In 2017, it was found that two employees at Absolute Poker were exploiting a flaw in the platform’s poker software and had stolen millions of dollars from the players that used the AP.

Eventually, the KGC carried out an investigation and it was revealed that there was cheating taking place. After issuing AP with a $500,000 fine, the site continued to operate and held onto its license.

Ultimate Bet (UB)

Even after the Absolute Poker scandal, offshore operators continued to do business in the US. Ultimate Bet (UB), another popular offshore site owned by Excapsa Software (the same company that owned Absolute Poker) became involved in a massive scandal. This platform also held a license from the KGC.

In January 2008, players on the Ultimate Bet platform reported that cheating was taking place. After an investigation carried out by the KGC it was found that the founder of Ultimate Bet had stolen tens of millions of dollars from players. By using a software exploit, certain users, dubbed ‘superusers’, had the ability to view all of the cards at a table. This was initially intended for testing purposes but some rogue account holders used this to cheat at the poker tables. This had gone on for several years.

The KGC hired Frank Catania, the former Director of NJDGE, to investigate these reports. After the investigation, Catania suggested that the KGC suspend Ultimate Bet’s license. This suggestion was rejected. Instead, the KGC issued the site with a $1.5m fine and forced the platform to reimburse players. Ultimate Bet did not have its license taken away and continued to operate in the US.

In the end, it was found that the KGC failed to prevent the incidents. It was clear that the KGC was more interested in protecting the two offshore platforms rather than protecting customers from the unsavoury business practices taking place.

At the time, Excapsa Software was publicly traded on the London Stock Exchange. Because Excapsa was a publicly traded company, it would come under more scrutiny for being involved in the scandals and even risked being shut down for flouting US law.

After the passage of the Unlawful Internet Gaming Enforcement Act, Excapsa announced it would sell its assets to a private company. The assets were sold to Tokwiro Enterprises ENRG. Following this, Excapsa became unlisted on the London Stock Exchange. However, the company was owned by Kahnawake Grand Chief Joe Norton, who had also purchased the Absolute Poker platform a few months prior. In July 2008, Absolute Poker and Ultimate Bet merged and became the Cereus Network.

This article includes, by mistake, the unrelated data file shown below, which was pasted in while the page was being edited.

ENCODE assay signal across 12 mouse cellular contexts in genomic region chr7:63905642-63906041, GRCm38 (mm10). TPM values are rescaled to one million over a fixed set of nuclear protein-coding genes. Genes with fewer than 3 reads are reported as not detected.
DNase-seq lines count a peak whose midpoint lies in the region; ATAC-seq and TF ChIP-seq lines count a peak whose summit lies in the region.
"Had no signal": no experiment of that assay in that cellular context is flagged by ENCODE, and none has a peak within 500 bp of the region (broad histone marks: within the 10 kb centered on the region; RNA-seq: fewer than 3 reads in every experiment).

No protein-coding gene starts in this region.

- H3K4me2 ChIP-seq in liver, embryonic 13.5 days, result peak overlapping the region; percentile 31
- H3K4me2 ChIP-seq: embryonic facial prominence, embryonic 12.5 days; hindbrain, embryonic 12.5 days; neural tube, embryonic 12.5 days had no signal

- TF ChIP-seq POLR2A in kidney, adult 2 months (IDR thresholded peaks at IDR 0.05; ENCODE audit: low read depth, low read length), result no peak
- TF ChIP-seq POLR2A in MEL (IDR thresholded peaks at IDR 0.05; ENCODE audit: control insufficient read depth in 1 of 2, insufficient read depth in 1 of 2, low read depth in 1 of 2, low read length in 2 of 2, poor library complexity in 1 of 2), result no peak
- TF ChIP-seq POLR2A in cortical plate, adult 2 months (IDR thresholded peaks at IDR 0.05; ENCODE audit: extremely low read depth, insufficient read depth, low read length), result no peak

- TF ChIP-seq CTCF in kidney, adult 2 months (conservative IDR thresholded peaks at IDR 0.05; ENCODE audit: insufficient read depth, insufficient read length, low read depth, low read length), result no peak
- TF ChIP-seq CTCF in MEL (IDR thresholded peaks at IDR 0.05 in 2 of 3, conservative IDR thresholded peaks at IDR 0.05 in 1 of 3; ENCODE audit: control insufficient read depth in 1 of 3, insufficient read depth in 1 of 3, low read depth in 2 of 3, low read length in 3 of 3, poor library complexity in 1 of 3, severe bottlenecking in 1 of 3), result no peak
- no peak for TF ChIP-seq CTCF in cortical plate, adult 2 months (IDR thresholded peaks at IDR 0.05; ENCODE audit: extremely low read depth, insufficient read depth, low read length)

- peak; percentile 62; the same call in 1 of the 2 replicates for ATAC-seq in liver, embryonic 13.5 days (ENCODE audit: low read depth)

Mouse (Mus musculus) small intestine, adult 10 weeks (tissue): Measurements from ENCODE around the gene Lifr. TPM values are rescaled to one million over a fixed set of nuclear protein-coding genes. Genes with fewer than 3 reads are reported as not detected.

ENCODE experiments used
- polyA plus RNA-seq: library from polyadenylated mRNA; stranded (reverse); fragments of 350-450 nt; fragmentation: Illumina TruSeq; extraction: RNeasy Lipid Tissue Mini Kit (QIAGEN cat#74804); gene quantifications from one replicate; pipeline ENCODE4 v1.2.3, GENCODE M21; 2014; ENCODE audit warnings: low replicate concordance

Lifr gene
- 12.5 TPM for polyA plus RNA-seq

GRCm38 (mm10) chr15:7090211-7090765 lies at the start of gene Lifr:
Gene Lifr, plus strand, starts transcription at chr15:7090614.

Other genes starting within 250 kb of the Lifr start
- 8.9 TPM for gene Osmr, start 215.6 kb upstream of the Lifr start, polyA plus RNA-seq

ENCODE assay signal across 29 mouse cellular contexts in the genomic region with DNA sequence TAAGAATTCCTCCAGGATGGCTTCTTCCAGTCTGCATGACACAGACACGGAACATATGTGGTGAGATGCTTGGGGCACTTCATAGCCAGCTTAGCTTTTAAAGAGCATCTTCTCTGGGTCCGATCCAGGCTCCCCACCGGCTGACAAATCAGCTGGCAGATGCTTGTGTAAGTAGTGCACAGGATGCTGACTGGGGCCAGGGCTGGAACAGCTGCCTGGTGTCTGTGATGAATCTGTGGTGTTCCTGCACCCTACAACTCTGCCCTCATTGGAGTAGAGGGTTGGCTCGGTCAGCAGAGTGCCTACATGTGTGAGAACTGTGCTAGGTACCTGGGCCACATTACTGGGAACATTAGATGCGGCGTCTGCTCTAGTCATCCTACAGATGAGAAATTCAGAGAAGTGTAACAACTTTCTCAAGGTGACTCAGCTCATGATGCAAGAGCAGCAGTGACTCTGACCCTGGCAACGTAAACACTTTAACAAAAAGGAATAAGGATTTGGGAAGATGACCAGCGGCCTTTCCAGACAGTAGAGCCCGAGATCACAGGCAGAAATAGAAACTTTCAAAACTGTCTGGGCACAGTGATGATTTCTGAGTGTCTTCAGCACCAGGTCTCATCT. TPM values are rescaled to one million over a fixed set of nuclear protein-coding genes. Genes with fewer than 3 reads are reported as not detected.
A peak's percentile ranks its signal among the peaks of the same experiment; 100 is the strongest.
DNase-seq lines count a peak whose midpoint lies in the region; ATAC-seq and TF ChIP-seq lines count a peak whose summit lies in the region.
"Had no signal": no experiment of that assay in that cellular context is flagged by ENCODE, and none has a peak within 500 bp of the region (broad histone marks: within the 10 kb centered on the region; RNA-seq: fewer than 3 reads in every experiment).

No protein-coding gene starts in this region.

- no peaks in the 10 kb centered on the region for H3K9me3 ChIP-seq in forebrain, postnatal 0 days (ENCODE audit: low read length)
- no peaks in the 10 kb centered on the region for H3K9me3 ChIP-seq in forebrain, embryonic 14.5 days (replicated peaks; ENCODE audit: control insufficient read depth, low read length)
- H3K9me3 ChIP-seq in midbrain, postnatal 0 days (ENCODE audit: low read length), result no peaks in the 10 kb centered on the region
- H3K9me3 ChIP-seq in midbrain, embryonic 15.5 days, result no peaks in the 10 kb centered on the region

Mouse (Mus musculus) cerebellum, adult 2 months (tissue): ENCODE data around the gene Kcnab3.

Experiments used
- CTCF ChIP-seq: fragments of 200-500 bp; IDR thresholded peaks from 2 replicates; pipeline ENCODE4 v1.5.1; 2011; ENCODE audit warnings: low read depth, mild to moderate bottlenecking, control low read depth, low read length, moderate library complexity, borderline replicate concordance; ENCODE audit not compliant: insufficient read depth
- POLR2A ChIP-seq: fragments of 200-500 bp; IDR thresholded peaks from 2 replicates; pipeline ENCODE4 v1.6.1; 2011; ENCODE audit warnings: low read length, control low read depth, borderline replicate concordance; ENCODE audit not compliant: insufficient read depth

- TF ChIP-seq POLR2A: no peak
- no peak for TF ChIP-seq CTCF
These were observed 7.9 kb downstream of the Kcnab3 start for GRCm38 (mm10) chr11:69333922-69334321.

Even after the scandals, the Cereus Network went on to become one of the biggest online poker platforms in the world, but eventually lost most of its player base. The platform was shut down on 12 May 2012.

‘Black Friday’

On 15 April 2011, the Department of Justice (DOJ) carried out an operation to shut down and seize the domains belonging to the offshore platforms that were operating in the US. These offshore platforms included Absolute Poker, Ultimate Bet, PokerStars and Full Tilt. The industry named this day “Black Friday.”

When the authorities looked into each companies’ finances, it was found that the Full Tilt, Absolute Poker and Ultimate Bet had grossly mismanaged player funds by not separating player funds from operating capital. Player funds were so poorly managed that the platforms were unable to pay back millions of dollars they owed customers.

Even after the scandals and Black Friday, the Cereus Network became one of the biggest online poker platforms in the world, but over time, lost most of its player base. The Cereus Network was shut down on 12 May 2012 and it was estimated that the company was $50m in debt. The majority of this debt was owed to US players.